The Cherry Hill library will host a Chinese New Year celebration from 10:30 a.m. to 12:30 p.m. on Saturday, Feb. 10, an event that will feature guzheng and dizi music performances as well as dance performances led by the Chinese School of South Jersey and Huaxia Chinese school.
This will be the first Chinese New Year celebration held by the library since 2017; previous plans to were put on pause because of COVID. In the past few years, the library has also increased the number of its cultural celebrations, including a Diwali celebration and a Japanese Cherry Blossom event.
“We’ve had a tremendous response, not just from the people who belong to that community, but from people outside of that culture as well,” said Erica Moon, youth services supervisor for the library. “We’ve always had a packed house every time we hold one of these, to the point where we do have to turn people away because it’d be a fire code hazard.”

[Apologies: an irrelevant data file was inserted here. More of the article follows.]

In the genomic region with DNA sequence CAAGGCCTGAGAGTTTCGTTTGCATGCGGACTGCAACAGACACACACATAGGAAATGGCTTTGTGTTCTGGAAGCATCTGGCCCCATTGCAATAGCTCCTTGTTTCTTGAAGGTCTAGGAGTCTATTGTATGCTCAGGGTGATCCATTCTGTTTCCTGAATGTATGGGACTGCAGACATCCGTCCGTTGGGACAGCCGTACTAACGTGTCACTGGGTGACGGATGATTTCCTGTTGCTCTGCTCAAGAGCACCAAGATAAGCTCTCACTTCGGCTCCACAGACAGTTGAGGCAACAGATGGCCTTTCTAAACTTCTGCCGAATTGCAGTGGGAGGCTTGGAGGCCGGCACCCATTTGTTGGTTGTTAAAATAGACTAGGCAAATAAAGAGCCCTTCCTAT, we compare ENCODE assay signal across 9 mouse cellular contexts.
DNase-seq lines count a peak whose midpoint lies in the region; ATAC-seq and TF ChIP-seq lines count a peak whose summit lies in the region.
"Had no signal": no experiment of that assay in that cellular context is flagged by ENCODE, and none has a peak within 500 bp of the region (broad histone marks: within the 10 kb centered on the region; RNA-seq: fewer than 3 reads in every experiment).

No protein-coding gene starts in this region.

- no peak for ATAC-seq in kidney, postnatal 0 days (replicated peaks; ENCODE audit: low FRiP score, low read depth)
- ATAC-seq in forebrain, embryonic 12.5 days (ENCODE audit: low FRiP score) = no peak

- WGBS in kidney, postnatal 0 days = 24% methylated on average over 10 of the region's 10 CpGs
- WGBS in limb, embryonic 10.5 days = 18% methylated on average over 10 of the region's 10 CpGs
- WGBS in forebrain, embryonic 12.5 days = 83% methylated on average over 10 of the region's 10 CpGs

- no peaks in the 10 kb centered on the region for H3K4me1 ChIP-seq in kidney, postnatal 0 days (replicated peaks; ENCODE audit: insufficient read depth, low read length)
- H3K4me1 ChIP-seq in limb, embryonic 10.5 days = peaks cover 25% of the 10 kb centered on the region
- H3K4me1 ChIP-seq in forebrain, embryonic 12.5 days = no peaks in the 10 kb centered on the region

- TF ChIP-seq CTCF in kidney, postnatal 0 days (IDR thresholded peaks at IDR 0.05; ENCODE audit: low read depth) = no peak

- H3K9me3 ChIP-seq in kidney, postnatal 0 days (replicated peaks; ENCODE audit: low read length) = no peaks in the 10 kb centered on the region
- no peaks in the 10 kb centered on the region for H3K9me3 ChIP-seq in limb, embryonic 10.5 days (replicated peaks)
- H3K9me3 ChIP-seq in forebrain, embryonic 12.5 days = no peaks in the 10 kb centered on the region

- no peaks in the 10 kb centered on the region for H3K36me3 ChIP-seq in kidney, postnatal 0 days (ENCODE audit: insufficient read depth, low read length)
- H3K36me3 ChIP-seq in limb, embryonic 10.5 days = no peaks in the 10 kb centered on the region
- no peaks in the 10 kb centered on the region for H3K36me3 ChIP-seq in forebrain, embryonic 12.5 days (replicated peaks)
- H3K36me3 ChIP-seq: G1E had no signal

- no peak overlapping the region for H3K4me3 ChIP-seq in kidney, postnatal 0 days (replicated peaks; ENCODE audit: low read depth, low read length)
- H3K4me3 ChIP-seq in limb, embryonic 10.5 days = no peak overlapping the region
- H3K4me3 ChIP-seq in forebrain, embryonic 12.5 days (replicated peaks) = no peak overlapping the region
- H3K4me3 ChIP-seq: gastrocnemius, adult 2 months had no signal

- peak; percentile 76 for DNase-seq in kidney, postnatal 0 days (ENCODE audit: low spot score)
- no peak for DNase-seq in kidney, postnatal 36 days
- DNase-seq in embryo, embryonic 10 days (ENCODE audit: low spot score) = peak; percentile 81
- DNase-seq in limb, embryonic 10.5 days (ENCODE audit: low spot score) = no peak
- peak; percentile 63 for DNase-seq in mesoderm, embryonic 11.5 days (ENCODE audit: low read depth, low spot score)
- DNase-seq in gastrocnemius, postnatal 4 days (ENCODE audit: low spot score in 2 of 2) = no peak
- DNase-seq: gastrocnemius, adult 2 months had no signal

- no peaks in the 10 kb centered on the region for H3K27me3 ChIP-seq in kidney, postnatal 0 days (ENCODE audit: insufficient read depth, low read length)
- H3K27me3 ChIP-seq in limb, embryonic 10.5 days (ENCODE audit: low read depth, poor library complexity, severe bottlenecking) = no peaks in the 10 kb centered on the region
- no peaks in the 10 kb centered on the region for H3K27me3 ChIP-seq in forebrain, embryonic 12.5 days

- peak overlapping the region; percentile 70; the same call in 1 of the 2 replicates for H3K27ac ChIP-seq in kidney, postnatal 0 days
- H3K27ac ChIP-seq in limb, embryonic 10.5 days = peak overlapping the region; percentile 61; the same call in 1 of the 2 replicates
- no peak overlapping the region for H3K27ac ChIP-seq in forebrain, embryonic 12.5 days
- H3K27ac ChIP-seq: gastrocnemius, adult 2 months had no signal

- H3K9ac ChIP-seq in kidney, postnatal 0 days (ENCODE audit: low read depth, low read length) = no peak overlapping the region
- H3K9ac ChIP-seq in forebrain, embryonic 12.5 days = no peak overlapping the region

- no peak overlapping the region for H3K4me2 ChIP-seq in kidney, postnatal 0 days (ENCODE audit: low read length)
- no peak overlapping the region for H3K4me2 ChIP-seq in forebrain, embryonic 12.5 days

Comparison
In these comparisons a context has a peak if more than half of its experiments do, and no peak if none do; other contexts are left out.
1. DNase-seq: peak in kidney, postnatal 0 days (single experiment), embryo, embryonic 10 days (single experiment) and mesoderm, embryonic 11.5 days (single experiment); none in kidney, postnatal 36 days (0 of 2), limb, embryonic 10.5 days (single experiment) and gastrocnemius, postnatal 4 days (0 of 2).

The Chinese New Year is celebrated based on the lunar calendar, following the moon rather than the Gregorian calendar. This year marks the Year of the Dragon, part of the Chinese Zodiac. Each year, the year rotates between 12 different animals, starting with the rat and ending with the pig.
Adult services librarian Elby Wang hopes others will better understand the Chinese culture, such as how the dragon is viewed differently and in a more positive light. Other customs include wearing something new for New Year’s Eve, staying with the paternal side of a family on New Year’s Day and with the mother’s side for the second day, Wang noted.
“For here, Christmas gifts are an amazing thing, but for Chinese, the red envelope is a fun thing for kids to look forward to in the holidays,” Wang explained. ” … I hope after this event people will know a little (more) about Chinese culture and how we celebrate the Chinese New Year.”
In addition to performances, the library will also feature a tea ceremony, a table set up with Chinese toys for children to play with, traditional Chinese food (including an egg roll cooking demonstration), paper cutting, Chinese knot-tying and calligraphy.
Registration is required for the event; visit the library website at chplnj.org.
“The library’s entire mission is that when you walk in, you should find something that speaks to you or you should see yourself somewhere in the library,” Moon noted. “With that being said, we want people to not only see themselves, but have the opportunity to explore outside themselves.”